“Going to the Methodist church was a really good foothold into Catholicism. And I don’t mean this condescendingly, but in a lot of ways Methodists are minor league Catholics,” Carter said. “The structure of the service is almost spot-on to a Catholic service.”
Carter said he appreciated the traditional nature of Methodists, a far cry from what he witnessed while sporadically attending nondenominational and Baptist churches as a child.
“Their sermons aren’t just telling you a story from the Bible and ‘You’re going to hell,’” Carter said. “It’s here’s how it relates to life and this is how you can use it in your life.”
That positivity wasn’t just at the pulpit. Looking back, Carter said one of his first Catholic encounters was visiting a priest at the Cathedral with his now wife, who was still in high school. She had to do a paper on a different religion for a class and asked the priest if the Church thought those in remote areas would go to hell for not knowing Jesus.
“He said, ‘No, not at all. We believe that people who have lived a good life and have tried to serve others have just as much of a chance of going to heaven as someone who was born and raised in the Catholic faith,’” Carter said. “It’s one of the things I like about the Catholic Church — you have so much respect for other faiths around you.”
Around New Year’s Eve 2013, he finally committed to joining the Catholic Church.
“I went to Mass and felt like I was home. You see so many different people from so many different backgrounds, races; we’re all there for the same reason,” Carter said. “It’s just amazing, the Cathedral, the smells, the sounds. It’s really humbling. You just can’t help but have the sense that you need to surrender.”
Despite coming to the RCIA program too late to join the Church at Easter in 2014, he still attended the classes and respected the fact that he never felt forced to join the faith.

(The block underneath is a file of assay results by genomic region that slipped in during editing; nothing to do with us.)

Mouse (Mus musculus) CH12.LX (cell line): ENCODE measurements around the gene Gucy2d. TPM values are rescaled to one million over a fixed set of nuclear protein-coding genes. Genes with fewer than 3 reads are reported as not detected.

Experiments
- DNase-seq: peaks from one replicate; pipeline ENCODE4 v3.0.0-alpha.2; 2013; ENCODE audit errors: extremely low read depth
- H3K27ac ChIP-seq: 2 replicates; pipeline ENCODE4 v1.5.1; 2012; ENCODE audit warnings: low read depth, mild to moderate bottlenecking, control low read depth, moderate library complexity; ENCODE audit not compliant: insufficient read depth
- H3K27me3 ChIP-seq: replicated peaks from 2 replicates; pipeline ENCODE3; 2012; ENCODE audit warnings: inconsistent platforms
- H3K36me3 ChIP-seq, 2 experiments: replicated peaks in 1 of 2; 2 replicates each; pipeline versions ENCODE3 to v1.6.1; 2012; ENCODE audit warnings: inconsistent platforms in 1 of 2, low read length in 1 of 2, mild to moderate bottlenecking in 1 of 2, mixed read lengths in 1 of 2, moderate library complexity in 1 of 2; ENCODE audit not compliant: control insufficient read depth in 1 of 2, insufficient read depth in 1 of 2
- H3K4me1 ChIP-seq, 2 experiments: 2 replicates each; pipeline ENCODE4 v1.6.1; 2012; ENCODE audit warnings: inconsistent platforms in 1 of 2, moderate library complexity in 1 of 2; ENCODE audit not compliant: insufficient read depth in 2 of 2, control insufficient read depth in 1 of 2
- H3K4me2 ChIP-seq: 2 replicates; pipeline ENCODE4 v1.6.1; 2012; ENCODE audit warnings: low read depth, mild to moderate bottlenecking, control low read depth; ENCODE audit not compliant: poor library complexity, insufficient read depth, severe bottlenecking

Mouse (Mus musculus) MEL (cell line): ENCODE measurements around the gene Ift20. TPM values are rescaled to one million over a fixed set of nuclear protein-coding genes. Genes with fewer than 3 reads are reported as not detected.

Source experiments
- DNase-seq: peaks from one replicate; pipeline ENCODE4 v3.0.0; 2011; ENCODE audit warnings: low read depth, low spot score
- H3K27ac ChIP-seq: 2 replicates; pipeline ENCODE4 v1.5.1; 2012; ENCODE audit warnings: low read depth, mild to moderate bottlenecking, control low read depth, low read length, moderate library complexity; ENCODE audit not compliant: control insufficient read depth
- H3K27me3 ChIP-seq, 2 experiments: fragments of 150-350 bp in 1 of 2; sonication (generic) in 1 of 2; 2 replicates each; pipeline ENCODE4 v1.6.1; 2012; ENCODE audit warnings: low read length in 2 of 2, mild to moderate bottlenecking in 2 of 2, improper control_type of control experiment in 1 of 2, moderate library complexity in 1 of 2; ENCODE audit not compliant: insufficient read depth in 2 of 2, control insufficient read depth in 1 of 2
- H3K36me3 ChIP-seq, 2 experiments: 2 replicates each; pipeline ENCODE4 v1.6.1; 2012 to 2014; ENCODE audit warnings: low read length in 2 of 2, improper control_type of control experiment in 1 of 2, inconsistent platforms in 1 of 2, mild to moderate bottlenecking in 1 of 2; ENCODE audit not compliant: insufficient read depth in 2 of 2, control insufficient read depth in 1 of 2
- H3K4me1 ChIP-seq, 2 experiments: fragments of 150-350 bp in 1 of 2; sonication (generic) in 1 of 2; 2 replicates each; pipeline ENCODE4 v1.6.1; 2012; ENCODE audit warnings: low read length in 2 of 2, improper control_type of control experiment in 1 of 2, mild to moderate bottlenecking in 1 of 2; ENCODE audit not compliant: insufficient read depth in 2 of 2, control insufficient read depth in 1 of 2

“I really like the RCIA program,” he said. “I like that they want to educate you before they send you out in the world to represent them.”
Carter said the Catholic Church will take priority when it comes to attending weekend Masses, but currently he balances both attending Mass and Methodist services. His wife and two young children have attended some Masses.
“My wife is very, very understanding and respectful of this aspect of my life and so is her family. Her and her whole family of Methodists will be coming to Easter Vigil,” he said.
Aside from his wife’s family, Carter said his grandmother, known affectionately as Mimi, has also been supportive, as well as his parents.
“She’s a very devout woman. She spends about five hours a day at a table with four Bibles in front of her and Bible study books, she’s retired now,” Carter said. “She’s very excited about it now because I’m coming in it for the right reasons … For her birthday I got her a Catholic Bible. She was so excited, she wanted to look through all those books she always heard were banned,” he said with a laugh.
Though his long road to Catholicism ends on Easter Vigil, Carter will be walking his new path in the faith by becoming a sponsor in RCIA and possibly joining the Knights of Columbus.
“It’s a way to give back to what the Church has given me,” Carter said. “It would be very easy for the Catholic faith to say, ‘OK, you’re Catholic now.’ But that they have people that have taken time out of their schedules to help me build a foundation of faith, I’d like to be able to give that back to the Church.”